David MacDiarmid, Richmond councilman, dies
Michael Cabanatuan, Chronicle Staff Writer
Tuesday, February 22, 2011
David MacDiarmid, a political leader in western Contra Costa County for two decades, died last week in Elk Grove. He was 68.
Mr. MacDiarmid earned a reputation as a smart, stubborn and passionate advocate who challenged the industrial interests that controlled Richmond politics for years, fought for public access to the shoreline and advocated open government. But he was also known as a congenial guy with an easygoing style.
"I always thought of him as one of those happy political warriors that came out of the New Deal era," said Rich Oba, a longtime friend who met Mr. MacDiarmid when they headed labor unions at the East Bay Municipal Utility District.
Mr. MacDiarmid served eight years on the Richmond City Council, where he often challenged Chevron's influence over city politics. He lost a race for a third term in 1991.
"He was an independent guy and that got him in trouble with some of the entrenched interests in Richmond," said Tom Butt, a Richmond City Council member. "They weren't used to having someone tell them what to do. They were used to telling the City Council what to do."
Butt credits MacDiarmid with helping push a plan that transformed the city's shoreline. When Mr. MacDiarmid was elected, just 50 yards was open to the public, he said. Today, most of the city's 30-plus miles of shoreline are accessible. He also said Mr. MacDiarmid was the driving force behind the creation of the Richmond Parkway, a busy connection between Interstate 80 and the Richmond-San Rafael Bridge.
"He really is the father of the Richmond Parkway," agreed Rosemary Corbin, who served on the Richmond City Council with Mr. MacDiarmid.
Jim McMillan, another former Richmond council member, described MacDiarmid, often a political foe, as a sharp and fair man whom he eventually came to agree with on many issues.
"He was honest, he was straightforward, he was bright, and he was fair," McMillan said. "I wouldn't want anything else of a man."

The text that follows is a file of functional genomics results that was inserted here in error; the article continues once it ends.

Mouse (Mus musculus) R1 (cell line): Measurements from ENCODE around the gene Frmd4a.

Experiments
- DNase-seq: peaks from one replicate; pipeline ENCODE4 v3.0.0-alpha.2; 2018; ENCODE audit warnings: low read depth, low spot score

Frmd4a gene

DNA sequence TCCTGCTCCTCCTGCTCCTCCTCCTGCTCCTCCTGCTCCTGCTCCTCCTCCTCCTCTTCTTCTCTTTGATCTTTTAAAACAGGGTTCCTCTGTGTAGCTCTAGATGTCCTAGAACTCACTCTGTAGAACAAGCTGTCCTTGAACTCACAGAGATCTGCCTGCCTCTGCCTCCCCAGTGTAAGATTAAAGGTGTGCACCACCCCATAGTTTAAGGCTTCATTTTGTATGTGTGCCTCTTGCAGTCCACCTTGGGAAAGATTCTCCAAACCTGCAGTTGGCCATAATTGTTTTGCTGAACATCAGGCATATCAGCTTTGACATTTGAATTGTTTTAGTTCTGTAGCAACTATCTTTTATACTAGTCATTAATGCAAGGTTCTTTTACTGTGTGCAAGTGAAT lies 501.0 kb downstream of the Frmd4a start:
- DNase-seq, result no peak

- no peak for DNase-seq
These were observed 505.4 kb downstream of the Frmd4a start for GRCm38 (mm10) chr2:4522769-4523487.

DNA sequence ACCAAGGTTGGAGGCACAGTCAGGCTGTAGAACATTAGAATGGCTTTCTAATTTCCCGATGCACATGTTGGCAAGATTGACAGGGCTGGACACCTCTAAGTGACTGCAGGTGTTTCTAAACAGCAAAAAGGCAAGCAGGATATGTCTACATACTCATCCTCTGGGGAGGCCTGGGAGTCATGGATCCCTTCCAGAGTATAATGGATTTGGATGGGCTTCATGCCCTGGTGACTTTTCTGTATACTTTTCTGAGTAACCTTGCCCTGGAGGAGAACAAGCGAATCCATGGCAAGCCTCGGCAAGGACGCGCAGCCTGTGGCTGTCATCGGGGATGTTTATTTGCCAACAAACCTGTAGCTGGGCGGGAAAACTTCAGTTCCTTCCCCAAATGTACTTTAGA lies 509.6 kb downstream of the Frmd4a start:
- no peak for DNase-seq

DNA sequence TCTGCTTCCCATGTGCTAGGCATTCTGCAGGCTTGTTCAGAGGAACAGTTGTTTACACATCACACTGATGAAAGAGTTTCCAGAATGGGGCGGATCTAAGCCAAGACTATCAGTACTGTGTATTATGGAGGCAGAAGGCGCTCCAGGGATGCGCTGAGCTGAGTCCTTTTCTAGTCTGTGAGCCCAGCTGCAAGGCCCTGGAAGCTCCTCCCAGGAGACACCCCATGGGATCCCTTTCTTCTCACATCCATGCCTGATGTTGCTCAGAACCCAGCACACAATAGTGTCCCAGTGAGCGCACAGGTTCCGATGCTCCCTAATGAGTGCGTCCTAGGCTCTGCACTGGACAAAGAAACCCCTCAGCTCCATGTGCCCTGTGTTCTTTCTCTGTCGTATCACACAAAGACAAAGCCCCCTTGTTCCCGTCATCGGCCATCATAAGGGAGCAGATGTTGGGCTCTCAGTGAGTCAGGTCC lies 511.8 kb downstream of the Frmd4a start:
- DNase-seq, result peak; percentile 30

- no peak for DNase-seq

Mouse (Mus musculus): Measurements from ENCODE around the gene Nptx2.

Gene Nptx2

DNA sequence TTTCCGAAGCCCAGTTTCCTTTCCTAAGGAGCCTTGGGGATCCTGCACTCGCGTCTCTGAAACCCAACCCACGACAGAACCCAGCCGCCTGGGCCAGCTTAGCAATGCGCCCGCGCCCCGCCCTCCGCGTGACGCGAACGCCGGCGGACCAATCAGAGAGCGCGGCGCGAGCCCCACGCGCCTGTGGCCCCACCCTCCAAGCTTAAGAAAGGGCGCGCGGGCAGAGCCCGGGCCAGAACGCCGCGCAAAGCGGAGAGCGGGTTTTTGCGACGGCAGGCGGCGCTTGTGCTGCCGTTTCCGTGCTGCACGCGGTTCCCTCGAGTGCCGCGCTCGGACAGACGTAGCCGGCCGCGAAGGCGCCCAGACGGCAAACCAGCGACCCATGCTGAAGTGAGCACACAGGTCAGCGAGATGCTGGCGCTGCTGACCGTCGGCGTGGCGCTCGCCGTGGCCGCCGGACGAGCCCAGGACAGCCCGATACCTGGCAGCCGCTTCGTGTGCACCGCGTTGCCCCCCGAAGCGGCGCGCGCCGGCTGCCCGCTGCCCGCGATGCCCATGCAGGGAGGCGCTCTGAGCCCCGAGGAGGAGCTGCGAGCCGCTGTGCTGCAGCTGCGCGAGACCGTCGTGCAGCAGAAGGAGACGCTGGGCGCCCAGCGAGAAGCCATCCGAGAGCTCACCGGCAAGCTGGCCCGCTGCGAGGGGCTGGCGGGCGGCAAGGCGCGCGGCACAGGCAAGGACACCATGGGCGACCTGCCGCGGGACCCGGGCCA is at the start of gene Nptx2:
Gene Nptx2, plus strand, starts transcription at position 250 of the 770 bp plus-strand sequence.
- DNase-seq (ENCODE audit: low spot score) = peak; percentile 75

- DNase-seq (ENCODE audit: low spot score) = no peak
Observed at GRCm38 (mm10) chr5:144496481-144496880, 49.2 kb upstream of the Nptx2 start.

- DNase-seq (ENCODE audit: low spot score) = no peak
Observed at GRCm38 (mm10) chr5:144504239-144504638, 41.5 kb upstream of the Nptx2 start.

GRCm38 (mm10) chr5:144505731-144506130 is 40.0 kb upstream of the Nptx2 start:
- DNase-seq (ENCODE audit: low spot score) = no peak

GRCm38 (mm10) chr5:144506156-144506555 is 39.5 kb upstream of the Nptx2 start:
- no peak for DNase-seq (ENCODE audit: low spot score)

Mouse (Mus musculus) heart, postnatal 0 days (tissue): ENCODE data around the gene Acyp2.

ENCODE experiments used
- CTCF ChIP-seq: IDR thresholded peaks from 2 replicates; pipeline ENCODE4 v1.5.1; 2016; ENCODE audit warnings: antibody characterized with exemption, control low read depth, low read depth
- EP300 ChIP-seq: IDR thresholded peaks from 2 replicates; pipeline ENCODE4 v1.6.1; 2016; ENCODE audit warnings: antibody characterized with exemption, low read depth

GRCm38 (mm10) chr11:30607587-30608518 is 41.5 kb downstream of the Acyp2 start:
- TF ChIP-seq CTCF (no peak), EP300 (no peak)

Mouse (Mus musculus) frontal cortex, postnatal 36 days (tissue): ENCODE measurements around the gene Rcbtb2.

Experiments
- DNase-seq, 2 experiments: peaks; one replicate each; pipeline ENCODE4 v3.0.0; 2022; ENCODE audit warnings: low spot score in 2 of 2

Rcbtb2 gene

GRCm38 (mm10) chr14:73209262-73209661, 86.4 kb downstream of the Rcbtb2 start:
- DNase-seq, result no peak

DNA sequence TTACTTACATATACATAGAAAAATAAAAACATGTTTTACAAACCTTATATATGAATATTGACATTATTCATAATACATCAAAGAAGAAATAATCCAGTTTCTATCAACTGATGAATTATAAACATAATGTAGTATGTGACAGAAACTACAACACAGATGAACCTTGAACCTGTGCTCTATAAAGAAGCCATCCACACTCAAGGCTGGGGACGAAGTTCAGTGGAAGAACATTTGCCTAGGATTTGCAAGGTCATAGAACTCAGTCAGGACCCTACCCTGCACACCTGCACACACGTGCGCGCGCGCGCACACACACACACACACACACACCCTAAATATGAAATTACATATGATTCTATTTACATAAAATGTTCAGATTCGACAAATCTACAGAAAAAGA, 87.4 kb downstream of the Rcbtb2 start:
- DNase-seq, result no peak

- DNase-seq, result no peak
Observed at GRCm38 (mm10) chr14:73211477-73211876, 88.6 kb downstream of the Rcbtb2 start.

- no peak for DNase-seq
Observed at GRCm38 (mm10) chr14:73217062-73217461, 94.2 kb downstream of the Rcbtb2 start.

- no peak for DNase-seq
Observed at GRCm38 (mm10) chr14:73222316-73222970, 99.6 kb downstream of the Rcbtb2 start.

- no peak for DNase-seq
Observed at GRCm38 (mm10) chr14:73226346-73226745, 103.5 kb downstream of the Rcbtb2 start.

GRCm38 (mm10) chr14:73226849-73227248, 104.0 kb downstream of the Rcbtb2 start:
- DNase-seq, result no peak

Corbin said Mr. MacDiarmid and McMillan would often argue passionately in the parking lot after meetings. McMillan said Mr. MacDiarmid would often call him at home later to poke holes in an argument.
"And he was usually right," McMillan said. "I was shocked when he didn't win his third term - and I missed him."
In 1994, Mr. MacDiarmid was elected to the Contra Costa Community College District board, where he remained until 2006.
Mr. MacDiarmid, who had long struggled with heart disease, died at Kaiser Permanente Medical Center in Elk Grove of complications related to a lung disease.
Born in 1942 in Balta, N.D., Mr. MacDiarmid attended the University of Montana in Missoula, where he met his future wife of 48 years, Carol. When Mr. MacDiarmid moved with his family to California, Carol followed and they married.
Mr. MacDiarmid worked as a carpenter before deciding to return to school. He earned a bachelor's degree in economics at UC Berkeley. He worked as a computer programmer at the East Bay water district for 10 years before leaving to work as a contractor, building houses in Richmond. In 1998, he returned to the water district until retiring in 2008. A year later, he and his wife moved to Elk Grove to be closer to their daughter.
In addition to his wife, Mr. MacDiarmid is survived by his daughter, Karolyn of Sacramento; his son, David Jr. of Platina (Shasta County); a sister, Marilyn Loskot of Platina; and a granddaughter.
A family funeral was held Friday in Elk Grove, and a memorial service will be scheduled later in western Contra Costa County. Memorial contributions may be made to the David MacDiarmid Memorial, Contra Costa College, 2600 Mission Bell Drive, San Pablo, CA 94806 or a favorite charity.
E-mail Michael Cabanatuan at email@example.com.
This article appeared on page C - 3 of the San Francisco Chronicle